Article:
The Italians had started building submarines as far back as 1892 when the Delfino took to the water. Although they don’t get a lot of press, the Regina Marina put to sea with a formidable submarine force in both World Wars and the Spanish Civil War, which was used to good effect. In WWII, for instance, domestically made Italian subs working briefly in the Atlantic claimed 109 Allied ships, amounting to almost 600,000 tons. Further, Buenos Ares and Rome had a prior relationship stretching back to the 19th Century when it came to ordering naval vessels, so the two were natural partners when the Latin American country wanted in on submersibles.

Contracted with Cantieri navali Tosi on 15 October 1927, the Argentine government arranged for three submarines to be constructed at Taranto to a design of the Cavallini type derived from the Italian Navy’s Settembrini-class boats. At just over 1,100-tons when submerged and some 227-feet long, these were not big boats by any means, but they a modern and efficient design.

Argentina submarines Sumergibles Salta, Santa Fe y Santiago del Estero. Año under construction in 1929. Astillero Franco Tosti. Tarento. Italia.

Equipped with Tosi diesels and electric motors, they could make 17.5-knots surfaced and about half that while submerged, which was pretty good for a 1920s era submarine. Using a saddle-tank hull design with five compartments, they could make an impressive 7,100 nm at 8 knots surfaced, allowing them to deploy from Italy to their new homeland non-stop when completed and complete 30-day patrols. With a crush depth of 300~ feet, they mounted a 4-inch gun on deck and eight 21-inch torpedo tubes, making them capable of sinking a battleship with a single salvo. The Italians later developed the design into their Archimedes-class submarines.

ARA Santa Fe (S1) was class leader followed by ARA Santiago del Estero (S2) and then ARA Salta (S3), all completed by early 1933, all named after Argentine provinces, a tradition in the Armada. After a shakedown in the Med with Italian-trained crews and a short work-up cruise to the Canary Islands, they were on their way to Argentina.

Inspected by national leaders to include President Agustín Pedro Justo upon their arrival at their new homeland, they were given their naval ensigns in October 1933, scarcely six years after they were ordered.

The submarines were tended by the old (Italian-made) protected cruiser ARA General Belgrano until the latter was stricken in 1947, and then her place was taken by the coastal battleship ARA Independencia.

Argentine Santa Fe class submarines, Mar del Plata, circa 1947. Submarinos Tarantinos with coastal battleship ARA Independencia

Operating from their base at Mar del Plata, the class would train and exercise regularly, and stand to (uneventful) service in WWII to protect Argentina’s neutrality and later (on paper) join the effort against Germany after the country declared war on 27 March 1945.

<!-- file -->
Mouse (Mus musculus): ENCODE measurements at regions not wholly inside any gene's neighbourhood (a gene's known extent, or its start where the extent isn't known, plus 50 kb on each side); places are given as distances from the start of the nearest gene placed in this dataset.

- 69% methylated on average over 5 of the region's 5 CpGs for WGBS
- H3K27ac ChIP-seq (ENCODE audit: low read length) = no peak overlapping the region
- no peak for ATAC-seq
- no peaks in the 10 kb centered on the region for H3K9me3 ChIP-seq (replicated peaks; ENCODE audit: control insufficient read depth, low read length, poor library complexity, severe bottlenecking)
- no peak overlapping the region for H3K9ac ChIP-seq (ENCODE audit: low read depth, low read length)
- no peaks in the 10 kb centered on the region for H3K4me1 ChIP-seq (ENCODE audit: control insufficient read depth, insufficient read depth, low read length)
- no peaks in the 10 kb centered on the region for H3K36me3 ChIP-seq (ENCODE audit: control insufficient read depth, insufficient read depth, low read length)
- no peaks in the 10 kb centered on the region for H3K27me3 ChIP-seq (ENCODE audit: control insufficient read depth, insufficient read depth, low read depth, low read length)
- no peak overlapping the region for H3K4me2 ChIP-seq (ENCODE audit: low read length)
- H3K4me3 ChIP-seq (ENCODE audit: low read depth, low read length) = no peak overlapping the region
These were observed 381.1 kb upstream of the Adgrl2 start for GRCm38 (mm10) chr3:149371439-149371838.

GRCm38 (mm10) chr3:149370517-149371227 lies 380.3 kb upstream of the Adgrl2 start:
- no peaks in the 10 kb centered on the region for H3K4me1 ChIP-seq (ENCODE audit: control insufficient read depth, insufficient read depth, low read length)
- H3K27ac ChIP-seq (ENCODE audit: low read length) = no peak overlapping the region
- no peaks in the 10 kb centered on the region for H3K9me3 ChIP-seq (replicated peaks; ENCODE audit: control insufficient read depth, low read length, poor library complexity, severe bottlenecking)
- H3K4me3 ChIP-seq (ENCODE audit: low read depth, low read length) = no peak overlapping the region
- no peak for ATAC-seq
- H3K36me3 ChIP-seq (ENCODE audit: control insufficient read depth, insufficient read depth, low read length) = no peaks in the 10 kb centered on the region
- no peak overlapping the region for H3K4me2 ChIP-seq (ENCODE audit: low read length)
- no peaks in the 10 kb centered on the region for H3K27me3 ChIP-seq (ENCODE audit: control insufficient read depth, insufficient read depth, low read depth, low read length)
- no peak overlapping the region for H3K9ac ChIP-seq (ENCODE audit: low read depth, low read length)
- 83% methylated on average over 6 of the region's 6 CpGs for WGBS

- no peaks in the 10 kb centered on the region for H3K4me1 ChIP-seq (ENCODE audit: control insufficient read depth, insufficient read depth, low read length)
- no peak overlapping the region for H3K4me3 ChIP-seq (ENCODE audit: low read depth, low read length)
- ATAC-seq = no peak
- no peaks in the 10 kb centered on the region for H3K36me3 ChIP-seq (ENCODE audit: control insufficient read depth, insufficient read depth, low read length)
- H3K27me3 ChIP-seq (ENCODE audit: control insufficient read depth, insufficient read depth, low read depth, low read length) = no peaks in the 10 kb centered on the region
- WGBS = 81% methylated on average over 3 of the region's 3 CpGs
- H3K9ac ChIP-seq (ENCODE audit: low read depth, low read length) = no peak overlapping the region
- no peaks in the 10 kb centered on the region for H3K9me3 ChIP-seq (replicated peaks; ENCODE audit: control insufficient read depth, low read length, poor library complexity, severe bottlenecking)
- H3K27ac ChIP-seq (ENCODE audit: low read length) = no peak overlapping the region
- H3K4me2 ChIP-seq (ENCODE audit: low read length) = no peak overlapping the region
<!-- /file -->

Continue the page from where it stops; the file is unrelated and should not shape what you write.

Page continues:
Famously, the last two German U-boats to surrender, U-530 and U-977, did so to Argentine military forces on 10 July and 17 August 1945 at Mar del Plata, respectively and were briefly in the custody of the country’s submarine flotilla until transferred to the U.S. Navy.

U-977 lies in in Mar del Plata, Argentina; rusty and weather-beaten after 108 days at sea – Photograph courtesy of Carlos J. Mey – Administrator of the Historia y Arqueologia Marítima website http://www.histarmar.com.ar/ via U-boat Archive

Post-war service continued with more of the same and the Santa Fe-class subs, growing long in the teeth and being hard to repair due to their 1920s Italian parts, often made by companies no longer in business after 1945, meant their timeline was limited. Santa Fe was stricken in Sept. 1956, followed by Santiago del Estero in April 1959.

Salta would outlast them all, making her 1,000th dive in 1960 before striking on 3 August. The last of the Tarantinos was sold for scrap the following April. Salta‘s flag, as well as several artifacts from her days in the Armada, are on display at the Museo de la Fuerza de Submarinos in Mar del Plata but that is not the end of her legacy.

On 1 April 1960 the US and Argentine Navy signed an agreement to transfer two Balao-class submarines, USS Macabi (SS-375) and USS Lamprey (SS-372) who went on to be renamed ARA Santa Fe (S-11) and ARA Santiago del Estero (S-12), respectively, and were manned in large part by veteran submariners who cut their teeth on the Italian-built boats. Serving until 1971, they were in turn replaced by two other GUPPY-modified Balaos, USS Chivo (SS-341) and USS Catfish (SS-339) who served as (wait for it) ARA Santiago del Estero (S-22) and ARA Santa Fe (S-21). The latter, a Warship Wednesday Alumni, had somewhat spectacularly bad luck in the Falklands, becoming the first submarine taken out of service by a helicopter-fired missile.

Speaking of the Falklands, in 1971, Argentina ordered a pair of new Type 209/1200 submarines from Germany, named ARA Salta (S-31) and ARA San Luis (S-32), the latter was more or less active in the Falklands but faced the double-edged sword of not being sunk although an entire British task force (including modern SSNs) were looking for her but in turn not being able to make a hit with her malfunctioning torpedoes.

ARA Salta S31, a Type 209 SSK now some 45 years young and still on active duty